Can Dogs Feel Misery?

  • Home >
  • The Daily Wag! >
  • Senses >
  • Can Dogs Feel Misery?
0 Stories
0 Votes

Introduction

Most of the time, our canine friends are happy, little souls, bringing joy to our everyday lives. However, there are occasions on which dogs can seem more subdued or upset than usual. They may be lethargic, disinterested in favorite toys, or unduly clingy. These behaviors might suggest that a dog is feeling miserable.

But do dogs have the ability to experience the specific feeling of misery? Although research is ongoing, there is evidence to suggest that dogs can pinpoint this emotion. In this article, we’ll take a look at the signs that something is wrong, the history and science behind this phenomenon, and ways you can help train your dog in the art of resilience.

Signs of Dogs Feeling Misery

Misery is a particularly unpleasant emotion. There are infinite possible triggers, but we’ll explore three of the most common.

Dogs are likely to feel miserable if they are unwell or injured. They may display signs of distress, such as whining, shaking, and cowering. Their ears will be dropped, and they may howl if the area causing pain is touched. Of course, if you suspect your dog is injured or otherwise unwell, it’s best to have them checked out at the vet.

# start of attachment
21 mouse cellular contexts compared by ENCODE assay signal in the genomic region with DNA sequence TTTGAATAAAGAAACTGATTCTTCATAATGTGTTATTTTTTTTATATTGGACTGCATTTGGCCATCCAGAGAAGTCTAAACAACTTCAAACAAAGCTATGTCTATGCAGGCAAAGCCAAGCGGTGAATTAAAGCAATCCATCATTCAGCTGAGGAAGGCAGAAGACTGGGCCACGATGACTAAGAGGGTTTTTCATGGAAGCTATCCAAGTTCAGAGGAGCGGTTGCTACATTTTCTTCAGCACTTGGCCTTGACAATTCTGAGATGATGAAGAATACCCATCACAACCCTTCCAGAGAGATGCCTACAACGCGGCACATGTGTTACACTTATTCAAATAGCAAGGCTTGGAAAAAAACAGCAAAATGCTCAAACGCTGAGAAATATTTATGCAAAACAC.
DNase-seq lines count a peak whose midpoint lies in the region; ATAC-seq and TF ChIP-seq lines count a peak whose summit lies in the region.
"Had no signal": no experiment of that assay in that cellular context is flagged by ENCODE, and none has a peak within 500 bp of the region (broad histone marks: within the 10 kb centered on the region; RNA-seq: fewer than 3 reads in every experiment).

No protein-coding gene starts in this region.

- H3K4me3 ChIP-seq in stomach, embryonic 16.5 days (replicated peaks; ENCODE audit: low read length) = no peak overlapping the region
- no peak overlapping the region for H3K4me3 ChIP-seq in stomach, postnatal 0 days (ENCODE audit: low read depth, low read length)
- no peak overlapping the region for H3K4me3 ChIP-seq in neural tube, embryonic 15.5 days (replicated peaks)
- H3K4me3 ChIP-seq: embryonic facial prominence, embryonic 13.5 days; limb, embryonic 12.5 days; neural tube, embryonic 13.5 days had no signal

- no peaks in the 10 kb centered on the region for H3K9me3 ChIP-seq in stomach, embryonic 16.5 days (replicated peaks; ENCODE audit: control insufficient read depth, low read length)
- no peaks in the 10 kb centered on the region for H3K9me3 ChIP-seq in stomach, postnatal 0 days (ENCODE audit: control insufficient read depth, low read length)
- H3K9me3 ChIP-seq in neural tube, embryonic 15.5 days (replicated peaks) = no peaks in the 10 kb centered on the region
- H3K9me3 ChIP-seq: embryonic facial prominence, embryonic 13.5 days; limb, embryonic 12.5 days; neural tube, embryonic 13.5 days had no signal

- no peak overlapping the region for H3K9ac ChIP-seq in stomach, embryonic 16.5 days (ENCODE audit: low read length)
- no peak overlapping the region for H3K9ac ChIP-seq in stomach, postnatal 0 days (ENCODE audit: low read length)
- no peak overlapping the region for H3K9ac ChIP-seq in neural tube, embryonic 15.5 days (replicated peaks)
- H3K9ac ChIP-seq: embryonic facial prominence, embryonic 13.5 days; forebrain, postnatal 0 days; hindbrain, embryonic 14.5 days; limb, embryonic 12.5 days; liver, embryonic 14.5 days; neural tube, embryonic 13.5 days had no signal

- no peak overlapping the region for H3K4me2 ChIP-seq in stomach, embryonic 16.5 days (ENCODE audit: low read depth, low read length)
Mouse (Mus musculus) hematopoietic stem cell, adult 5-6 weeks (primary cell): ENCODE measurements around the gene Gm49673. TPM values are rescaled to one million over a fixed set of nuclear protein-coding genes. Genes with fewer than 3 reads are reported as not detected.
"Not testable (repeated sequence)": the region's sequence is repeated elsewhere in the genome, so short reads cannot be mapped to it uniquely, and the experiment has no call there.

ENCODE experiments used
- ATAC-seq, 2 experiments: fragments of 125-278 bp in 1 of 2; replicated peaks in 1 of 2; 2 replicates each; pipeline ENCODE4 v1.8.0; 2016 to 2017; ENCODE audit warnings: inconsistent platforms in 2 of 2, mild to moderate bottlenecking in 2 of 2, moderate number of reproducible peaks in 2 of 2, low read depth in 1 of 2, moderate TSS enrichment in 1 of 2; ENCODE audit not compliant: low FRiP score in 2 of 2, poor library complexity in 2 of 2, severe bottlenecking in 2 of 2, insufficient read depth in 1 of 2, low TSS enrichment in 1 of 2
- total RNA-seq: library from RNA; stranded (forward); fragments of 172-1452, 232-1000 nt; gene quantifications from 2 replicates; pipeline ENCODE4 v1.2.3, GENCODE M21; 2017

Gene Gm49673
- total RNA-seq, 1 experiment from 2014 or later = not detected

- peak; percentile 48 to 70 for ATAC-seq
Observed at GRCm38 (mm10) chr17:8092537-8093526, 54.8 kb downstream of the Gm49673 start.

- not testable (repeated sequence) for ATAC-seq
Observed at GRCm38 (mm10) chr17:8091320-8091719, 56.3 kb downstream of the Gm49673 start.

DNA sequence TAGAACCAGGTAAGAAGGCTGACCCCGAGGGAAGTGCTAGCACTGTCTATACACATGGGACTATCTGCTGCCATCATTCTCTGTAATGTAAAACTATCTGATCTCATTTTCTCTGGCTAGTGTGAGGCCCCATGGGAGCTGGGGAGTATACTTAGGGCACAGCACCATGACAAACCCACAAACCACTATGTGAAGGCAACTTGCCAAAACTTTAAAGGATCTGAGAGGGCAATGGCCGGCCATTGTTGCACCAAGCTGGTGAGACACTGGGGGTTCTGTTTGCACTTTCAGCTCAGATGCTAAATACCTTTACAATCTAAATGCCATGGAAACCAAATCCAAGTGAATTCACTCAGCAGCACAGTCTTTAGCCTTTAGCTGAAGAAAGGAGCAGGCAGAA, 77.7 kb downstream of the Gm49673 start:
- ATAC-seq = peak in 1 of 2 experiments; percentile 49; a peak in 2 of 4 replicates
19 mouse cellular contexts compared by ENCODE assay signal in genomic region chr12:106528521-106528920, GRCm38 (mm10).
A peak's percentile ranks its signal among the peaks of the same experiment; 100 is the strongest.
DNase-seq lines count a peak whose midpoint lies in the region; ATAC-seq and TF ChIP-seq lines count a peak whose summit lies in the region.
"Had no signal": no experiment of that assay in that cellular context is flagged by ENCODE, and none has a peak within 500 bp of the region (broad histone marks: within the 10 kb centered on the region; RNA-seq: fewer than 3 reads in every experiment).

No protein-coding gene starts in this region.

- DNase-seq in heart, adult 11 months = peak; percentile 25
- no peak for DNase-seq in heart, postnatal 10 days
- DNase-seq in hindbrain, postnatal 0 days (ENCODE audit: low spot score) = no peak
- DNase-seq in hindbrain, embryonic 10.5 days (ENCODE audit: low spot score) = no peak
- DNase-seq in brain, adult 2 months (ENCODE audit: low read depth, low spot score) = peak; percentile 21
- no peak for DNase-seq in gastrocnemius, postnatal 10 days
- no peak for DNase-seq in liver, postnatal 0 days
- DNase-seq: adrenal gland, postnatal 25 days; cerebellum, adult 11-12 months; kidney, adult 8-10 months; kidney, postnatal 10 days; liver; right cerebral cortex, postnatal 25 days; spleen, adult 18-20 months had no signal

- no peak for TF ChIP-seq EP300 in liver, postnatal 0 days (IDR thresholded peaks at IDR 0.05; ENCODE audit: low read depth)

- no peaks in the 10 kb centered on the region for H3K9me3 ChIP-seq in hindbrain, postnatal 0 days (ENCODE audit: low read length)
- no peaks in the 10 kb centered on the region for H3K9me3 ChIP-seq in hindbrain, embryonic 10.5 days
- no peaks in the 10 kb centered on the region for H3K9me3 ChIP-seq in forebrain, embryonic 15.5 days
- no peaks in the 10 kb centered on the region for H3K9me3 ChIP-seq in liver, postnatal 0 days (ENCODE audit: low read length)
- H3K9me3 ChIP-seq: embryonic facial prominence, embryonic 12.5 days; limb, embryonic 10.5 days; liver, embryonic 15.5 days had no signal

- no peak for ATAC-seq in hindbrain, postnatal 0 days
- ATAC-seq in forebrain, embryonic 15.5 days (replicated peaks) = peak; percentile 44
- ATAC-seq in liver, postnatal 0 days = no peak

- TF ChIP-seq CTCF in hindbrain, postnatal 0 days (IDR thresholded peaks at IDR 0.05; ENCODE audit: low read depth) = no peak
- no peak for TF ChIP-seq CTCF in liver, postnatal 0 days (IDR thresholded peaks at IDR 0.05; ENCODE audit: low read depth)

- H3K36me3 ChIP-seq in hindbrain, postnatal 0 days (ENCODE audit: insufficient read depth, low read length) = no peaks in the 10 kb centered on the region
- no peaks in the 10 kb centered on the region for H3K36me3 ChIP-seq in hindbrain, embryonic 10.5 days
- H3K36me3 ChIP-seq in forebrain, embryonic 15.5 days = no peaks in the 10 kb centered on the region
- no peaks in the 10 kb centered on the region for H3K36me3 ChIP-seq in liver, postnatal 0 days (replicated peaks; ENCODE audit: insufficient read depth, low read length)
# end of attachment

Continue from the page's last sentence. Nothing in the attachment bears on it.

Dogs may also feel miserable in response to a separation. This could be due to their owner being away from home for work on a vacation, or temporarily absent for a bathroom break or phone call in a home office. Dogs can also be uncannily perceptive in the case of a bereavement. 

In these instances, the pup may become noticeably more alert, pacing back and forth in the same spot, and there will likely be vocal involvement, progressing from a gentle whine or growl to crying, howling, and eventually barking. They might try to sniff out their owner’s location, or scratch at a door that was recently closed. A dog will also usually stare intently at the last place they saw their human.

The third instance in which dogs commonly display misery is in response to boredom. Most of our canine buddies require a consistent level of stimulation throughout the day. This needn’t be elaborate; if, for example, the house is empty most of the day due to work or school, you can prevent your dog from being bored by placing favorite toys throughout the house. A daily visit from a dog walker can also help to break up their day.

There are tell-tale signs that your dog in under-stimulated. You may return home to find that your little angel has been chewing the couch, chairs, tables, toilet paper, or a stack of important documents. Usually, this behavior stems from boredom. If you are around, your dog will display its dissatisfaction by trying to grab your attention by any means necessary. 

This might involve vocal indications, such as howling, growling, and barking, as well as nudging, jumping up, and trying to sit on your lap; depending on the size of your pet, this can be very effective! Your dog may also pace around the space they are occupying, looking for something to do.

Body Language

Some signs that your dog is feeling miserable include:
  • Alert
  • Barking
  • Howling
  • Scratching
  • Pacing
  • Sniffing

Other Signs

More signs that your dog is feeling misery are:
  • Lethargy
  • Lack of appetite
  • No interest in playing

History of Dogs Feeling Misery

Humans and dogs have always had a natural affinity; they’re man’s best friend for good reason! As such, we never want to see our furry friends in distress, and the question of negative emotions in dogs has been the subject of scientific research.